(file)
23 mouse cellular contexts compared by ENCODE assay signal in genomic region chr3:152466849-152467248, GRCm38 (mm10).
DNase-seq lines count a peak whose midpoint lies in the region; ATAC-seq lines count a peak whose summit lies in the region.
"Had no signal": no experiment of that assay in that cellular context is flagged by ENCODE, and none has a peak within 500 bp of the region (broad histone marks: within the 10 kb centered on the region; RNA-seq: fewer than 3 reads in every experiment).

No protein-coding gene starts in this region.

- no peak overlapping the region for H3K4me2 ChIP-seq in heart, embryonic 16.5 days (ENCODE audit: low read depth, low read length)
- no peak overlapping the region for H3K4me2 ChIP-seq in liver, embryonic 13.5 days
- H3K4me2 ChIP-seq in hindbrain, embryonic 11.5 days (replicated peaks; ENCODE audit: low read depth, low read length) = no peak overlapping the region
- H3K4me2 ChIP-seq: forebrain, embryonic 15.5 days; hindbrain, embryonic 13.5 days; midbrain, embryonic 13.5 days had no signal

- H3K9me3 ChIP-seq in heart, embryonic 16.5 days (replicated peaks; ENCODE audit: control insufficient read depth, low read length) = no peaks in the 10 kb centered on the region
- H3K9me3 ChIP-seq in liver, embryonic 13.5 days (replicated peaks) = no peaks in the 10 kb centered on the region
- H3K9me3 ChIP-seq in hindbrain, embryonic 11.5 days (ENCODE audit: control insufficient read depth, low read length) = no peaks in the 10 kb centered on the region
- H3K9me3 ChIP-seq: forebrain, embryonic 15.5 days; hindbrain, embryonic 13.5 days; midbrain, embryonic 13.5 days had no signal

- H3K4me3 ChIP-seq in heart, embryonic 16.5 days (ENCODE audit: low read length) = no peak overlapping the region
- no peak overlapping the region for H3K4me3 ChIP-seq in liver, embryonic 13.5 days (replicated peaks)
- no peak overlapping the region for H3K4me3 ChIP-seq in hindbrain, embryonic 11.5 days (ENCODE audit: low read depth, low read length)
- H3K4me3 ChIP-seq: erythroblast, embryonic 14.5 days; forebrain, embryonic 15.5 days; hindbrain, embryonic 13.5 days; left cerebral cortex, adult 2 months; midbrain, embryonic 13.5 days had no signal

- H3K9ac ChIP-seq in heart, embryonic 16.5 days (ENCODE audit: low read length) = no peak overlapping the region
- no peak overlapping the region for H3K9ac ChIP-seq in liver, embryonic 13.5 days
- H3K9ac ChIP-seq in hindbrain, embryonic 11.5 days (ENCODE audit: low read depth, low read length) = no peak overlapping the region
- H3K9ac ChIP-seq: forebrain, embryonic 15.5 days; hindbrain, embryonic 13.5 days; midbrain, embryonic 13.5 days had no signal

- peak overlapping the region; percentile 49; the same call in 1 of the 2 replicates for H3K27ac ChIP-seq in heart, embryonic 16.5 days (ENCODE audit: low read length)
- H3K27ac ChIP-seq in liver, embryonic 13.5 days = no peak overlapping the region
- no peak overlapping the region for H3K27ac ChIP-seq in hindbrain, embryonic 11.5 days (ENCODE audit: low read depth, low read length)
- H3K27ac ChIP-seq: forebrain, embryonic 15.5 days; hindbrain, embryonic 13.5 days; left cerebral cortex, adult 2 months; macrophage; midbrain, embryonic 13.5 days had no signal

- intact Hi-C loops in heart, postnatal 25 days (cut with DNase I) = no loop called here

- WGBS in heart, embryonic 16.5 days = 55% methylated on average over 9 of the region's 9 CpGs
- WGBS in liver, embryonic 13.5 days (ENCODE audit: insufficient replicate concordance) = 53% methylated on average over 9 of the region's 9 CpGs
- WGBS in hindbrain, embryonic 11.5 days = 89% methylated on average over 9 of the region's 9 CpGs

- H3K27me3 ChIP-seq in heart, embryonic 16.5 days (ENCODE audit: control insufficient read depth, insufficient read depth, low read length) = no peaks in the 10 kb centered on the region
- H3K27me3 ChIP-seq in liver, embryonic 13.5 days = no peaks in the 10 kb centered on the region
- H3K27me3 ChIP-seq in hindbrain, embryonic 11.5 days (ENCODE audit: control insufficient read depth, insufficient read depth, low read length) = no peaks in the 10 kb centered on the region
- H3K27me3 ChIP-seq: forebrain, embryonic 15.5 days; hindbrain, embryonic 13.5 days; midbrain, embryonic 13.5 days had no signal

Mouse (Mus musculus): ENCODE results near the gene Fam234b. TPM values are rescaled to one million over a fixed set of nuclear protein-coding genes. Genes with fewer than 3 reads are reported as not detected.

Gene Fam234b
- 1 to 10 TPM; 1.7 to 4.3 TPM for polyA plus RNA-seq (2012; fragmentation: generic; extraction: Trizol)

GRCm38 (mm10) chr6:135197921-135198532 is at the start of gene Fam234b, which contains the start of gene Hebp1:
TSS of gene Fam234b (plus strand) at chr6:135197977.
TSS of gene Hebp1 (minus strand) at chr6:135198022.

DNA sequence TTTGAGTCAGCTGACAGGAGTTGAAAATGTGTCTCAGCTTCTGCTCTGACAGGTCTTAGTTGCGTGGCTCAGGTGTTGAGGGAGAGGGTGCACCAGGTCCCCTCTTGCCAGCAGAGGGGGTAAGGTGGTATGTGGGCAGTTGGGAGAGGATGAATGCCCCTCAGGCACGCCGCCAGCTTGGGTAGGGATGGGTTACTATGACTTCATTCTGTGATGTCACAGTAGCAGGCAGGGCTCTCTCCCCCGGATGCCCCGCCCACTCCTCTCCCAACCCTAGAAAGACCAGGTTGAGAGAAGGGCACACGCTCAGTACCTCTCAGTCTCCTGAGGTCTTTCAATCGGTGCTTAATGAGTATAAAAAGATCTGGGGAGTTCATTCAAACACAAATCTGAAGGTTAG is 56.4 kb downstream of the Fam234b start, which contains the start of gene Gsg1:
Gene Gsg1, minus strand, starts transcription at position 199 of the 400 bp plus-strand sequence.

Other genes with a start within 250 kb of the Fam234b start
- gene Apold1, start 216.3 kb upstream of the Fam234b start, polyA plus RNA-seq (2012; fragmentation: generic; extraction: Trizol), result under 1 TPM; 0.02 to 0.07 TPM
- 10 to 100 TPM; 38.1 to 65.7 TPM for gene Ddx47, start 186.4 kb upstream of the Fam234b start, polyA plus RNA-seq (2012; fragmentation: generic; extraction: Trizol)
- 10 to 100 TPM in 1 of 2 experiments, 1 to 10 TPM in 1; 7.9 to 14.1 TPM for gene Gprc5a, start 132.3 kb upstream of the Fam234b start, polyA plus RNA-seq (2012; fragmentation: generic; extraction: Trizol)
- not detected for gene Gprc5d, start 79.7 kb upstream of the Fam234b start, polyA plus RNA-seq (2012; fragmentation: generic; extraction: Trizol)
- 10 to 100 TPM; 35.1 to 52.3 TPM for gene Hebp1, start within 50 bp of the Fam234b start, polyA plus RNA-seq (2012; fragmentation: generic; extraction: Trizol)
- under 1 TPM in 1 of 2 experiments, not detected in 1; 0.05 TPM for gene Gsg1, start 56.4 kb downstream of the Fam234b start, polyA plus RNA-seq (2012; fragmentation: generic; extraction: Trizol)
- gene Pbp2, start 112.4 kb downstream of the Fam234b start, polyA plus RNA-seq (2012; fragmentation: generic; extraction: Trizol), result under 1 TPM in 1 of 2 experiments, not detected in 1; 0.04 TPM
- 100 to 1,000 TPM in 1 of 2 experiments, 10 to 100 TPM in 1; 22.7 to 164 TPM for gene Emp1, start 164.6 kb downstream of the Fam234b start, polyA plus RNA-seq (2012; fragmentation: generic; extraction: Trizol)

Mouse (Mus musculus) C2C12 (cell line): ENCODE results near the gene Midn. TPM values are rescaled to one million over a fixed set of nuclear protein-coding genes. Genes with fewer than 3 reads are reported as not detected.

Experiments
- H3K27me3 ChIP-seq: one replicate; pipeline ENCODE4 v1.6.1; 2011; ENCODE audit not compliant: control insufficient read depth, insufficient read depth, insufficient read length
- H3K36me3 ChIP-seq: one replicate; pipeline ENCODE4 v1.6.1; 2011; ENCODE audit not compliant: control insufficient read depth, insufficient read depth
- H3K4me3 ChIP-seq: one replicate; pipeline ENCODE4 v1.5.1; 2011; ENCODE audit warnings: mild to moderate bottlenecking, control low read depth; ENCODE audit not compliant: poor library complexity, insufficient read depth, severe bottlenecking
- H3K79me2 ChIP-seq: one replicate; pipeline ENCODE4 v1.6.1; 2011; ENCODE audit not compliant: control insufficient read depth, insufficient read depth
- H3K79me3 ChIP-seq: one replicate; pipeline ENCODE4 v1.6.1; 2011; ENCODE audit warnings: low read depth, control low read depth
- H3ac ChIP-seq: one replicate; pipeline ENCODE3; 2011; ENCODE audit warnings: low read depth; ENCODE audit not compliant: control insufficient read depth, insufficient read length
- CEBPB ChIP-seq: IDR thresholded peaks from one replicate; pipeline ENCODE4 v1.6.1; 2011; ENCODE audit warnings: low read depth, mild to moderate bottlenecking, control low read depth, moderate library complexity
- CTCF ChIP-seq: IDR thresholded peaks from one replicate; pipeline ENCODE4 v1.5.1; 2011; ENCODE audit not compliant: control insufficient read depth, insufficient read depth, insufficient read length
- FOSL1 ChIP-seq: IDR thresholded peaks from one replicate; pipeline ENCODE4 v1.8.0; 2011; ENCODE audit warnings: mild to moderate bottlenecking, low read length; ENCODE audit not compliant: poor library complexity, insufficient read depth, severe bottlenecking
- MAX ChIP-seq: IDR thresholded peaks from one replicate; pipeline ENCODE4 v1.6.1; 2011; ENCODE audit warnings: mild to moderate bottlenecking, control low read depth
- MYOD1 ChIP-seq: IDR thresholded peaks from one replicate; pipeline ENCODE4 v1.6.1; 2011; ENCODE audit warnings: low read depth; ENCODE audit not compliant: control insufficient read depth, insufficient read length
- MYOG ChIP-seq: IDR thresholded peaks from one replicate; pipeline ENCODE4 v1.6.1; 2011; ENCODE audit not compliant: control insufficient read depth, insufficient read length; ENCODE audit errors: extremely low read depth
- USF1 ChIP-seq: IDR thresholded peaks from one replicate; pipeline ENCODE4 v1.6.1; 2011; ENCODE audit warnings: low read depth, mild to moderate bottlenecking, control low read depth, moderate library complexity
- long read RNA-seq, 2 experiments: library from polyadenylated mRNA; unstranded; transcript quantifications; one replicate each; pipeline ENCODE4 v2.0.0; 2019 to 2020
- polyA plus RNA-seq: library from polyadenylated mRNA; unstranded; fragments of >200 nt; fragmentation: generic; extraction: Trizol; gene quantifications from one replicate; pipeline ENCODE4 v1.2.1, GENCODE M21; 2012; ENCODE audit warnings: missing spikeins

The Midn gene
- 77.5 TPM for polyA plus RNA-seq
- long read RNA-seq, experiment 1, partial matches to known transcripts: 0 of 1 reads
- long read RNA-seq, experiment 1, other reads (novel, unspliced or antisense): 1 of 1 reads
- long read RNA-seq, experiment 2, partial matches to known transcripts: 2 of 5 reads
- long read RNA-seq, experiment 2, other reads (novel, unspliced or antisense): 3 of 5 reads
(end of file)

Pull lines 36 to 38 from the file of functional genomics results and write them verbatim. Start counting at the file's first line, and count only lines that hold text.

GRCm38 (mm10) chr6:135197921-135198532 is at the start of gene Fam234b, which contains the start of gene Hebp1:
TSS of gene Fam234b (plus strand) at chr6:135197977.
TSS of gene Hebp1 (minus strand) at chr6:135198022.